Some companies, relying on the Erisa “year of service” rule, terminate staffing firm employees before they reach 1,000 hours in the belief that all individuals who work at least 1,000 hours in a year are entitled to participate in a company’s retirement plan.But the rule does not apply to staffing firm employees or to employees who have been expressly excluded from the plan under a proper exclusion provision. As discussed later, companies can take steps to avoid having staffing firm employees classified as their employees and can lawfully exclude them from their benefit plans regardless of their length of assignment.2

Other assignment-limit policies are based on the federal tax code provisions dealing with “leased employees”—Internal Revenue Service code section 414(n). Leased employees are individuals who are not common-law employees of a company but who have worked under the company’s direction on a substantially full-time basis (generally 1,500 hours) for at least one year.

The section 414(n) rules do not require companies to provide benefits to leased employees—in fact, leased employees can and should be excluded from a company’s benefit plan. The rules only require that leased employees be included in the company’s head count for discrimination testing. This is not a problem unless the company has so many leased employees (and other excluded employees) that they exceed the “slack” in the company’s plan, which could affect the plan’s tax qualification. Staffing firms can help manage this for their clients by keeping track of the number of leased employees to ensure that the slack is not exceeded.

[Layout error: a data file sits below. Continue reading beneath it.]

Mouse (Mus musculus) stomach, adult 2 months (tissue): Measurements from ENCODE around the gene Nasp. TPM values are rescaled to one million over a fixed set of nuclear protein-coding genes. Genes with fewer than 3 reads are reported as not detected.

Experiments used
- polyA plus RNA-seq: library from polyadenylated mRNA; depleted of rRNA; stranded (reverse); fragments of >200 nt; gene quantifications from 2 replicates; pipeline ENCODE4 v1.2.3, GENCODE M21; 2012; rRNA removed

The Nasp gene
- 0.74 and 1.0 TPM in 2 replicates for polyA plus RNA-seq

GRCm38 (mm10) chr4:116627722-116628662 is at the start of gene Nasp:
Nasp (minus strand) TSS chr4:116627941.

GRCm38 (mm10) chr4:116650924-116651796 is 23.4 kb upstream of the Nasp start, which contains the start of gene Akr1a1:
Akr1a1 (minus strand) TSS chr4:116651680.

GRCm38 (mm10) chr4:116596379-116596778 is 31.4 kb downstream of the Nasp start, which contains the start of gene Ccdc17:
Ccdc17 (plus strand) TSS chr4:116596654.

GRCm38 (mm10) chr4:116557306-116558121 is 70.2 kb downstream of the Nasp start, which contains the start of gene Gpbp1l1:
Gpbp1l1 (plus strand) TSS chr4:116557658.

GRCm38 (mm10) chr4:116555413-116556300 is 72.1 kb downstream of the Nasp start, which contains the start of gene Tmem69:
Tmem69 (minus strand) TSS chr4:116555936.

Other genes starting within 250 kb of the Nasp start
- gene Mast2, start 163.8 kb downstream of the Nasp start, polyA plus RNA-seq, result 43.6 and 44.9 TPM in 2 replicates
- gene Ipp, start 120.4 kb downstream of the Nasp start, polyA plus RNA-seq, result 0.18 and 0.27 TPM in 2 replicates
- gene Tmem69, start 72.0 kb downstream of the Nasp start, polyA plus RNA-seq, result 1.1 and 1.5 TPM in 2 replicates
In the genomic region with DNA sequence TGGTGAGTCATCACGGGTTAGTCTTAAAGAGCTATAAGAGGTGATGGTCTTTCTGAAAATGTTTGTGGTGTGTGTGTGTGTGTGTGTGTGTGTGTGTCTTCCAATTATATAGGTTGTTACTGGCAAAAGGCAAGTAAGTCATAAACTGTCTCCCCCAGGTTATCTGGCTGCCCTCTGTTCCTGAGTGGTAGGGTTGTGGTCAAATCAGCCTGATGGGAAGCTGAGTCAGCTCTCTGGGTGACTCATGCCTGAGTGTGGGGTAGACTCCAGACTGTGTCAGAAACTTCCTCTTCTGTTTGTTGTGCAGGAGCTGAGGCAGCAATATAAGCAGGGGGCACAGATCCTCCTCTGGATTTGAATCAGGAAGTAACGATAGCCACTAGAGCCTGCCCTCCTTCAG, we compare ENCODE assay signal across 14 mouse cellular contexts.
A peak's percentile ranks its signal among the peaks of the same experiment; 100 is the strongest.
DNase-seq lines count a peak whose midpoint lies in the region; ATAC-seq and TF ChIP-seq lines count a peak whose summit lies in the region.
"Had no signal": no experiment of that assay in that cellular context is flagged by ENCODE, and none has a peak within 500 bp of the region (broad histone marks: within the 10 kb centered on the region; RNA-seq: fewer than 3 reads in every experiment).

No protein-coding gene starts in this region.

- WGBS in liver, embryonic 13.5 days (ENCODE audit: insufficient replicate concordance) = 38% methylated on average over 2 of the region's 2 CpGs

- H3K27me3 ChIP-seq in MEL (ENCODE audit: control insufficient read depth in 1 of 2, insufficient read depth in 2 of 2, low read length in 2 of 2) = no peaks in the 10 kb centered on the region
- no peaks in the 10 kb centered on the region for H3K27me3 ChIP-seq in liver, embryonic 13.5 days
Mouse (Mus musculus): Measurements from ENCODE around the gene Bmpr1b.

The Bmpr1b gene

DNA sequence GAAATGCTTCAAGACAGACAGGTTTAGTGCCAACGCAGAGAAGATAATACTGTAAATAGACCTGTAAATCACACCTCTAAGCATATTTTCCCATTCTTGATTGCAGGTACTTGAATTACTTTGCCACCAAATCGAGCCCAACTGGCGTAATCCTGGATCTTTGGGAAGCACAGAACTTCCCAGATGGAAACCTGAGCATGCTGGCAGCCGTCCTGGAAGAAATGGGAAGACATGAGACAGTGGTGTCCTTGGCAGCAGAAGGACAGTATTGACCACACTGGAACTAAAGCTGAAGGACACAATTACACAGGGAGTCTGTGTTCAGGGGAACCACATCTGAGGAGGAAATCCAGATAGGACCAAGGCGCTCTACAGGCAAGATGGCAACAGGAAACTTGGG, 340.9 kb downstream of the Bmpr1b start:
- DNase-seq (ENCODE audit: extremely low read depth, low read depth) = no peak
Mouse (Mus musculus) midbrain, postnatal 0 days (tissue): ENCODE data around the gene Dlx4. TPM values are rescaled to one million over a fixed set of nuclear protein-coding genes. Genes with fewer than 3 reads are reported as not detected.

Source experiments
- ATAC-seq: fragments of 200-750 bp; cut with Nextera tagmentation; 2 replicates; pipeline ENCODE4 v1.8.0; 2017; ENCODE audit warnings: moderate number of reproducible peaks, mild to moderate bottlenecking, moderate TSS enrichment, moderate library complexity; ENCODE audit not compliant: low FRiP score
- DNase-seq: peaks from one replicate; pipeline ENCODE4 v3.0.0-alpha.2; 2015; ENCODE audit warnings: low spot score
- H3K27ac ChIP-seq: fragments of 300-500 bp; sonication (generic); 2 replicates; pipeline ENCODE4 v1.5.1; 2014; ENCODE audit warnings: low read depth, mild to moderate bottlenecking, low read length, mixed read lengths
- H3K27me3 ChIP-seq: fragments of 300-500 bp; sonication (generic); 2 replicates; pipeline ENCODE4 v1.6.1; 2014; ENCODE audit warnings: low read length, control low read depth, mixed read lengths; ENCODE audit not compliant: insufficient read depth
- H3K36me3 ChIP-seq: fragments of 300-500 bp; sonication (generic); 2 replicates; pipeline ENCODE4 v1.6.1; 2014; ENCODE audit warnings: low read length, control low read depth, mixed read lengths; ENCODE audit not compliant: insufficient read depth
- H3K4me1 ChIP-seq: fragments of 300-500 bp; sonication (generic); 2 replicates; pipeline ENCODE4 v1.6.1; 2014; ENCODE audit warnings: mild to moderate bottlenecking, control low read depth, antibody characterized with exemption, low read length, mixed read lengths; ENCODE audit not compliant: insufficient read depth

Companies can also protect against retro-benefits liability in a number of ways discussed later. Companies and their staffing firms should always consult with legal counsel on how best to implement these strategies, especially those involving plan amendments and employee waivers.

Plans Should Expressly Exclude Staffing Firm Employees

The most important step companies can take to protect themselves is to amend their benefit plans to clearly exclude staffing firm employees. The courts and the IRS expressly allow this. Further information is available in the IRS Technical Advice Memorandum, which is posted on the ASA Web site, (in the left navigation bar, click on Legal & Government Affairs, then Issue Papers).3

Keeping in mind that any plan language should be discussed with legal counsel, the following template language is suggested for the purpose of excluding staffing firm employees from participation in a company’s Erisa plan:

The Plan includes any employee of [Company] who is paid in U.S. currency, but shall not include

  1. An individual whose services are used by [Company] pursuant to an employment agreement or personal services agreement if such agreement provides that such individual shall not be eligible to participate in [Company] Plan.

  2. Individuals who are not paid directly by [Company] or an affiliate of [Company].

  3. Individuals who are not on [Company’s] payroll.

  4. Individuals who are “leased employees” within the meaning of 414(n) or (o) of the Internal Revenue Code.

  5. Individuals whom [Company] does not treat as its employees for federal income tax withholding or employment tax purposes.
Employee Waivers

In addition to amending their benefits plans to expressly exclude staffing firm employees, companies may be able to achieve additional protection through agreements in which the staffing firm’s employees expressly waive their right to the company’s benefits. Court decisions generally support such agreements, but the agreements must be written carefully. Some benefits experts believe such agreements are not enforceable unless they are consistent with, and expressly sanctioned by, the company’s benefit plan, which suggests that the agreements must be tailored to each company’s situation. This should be discussed with legal counsel.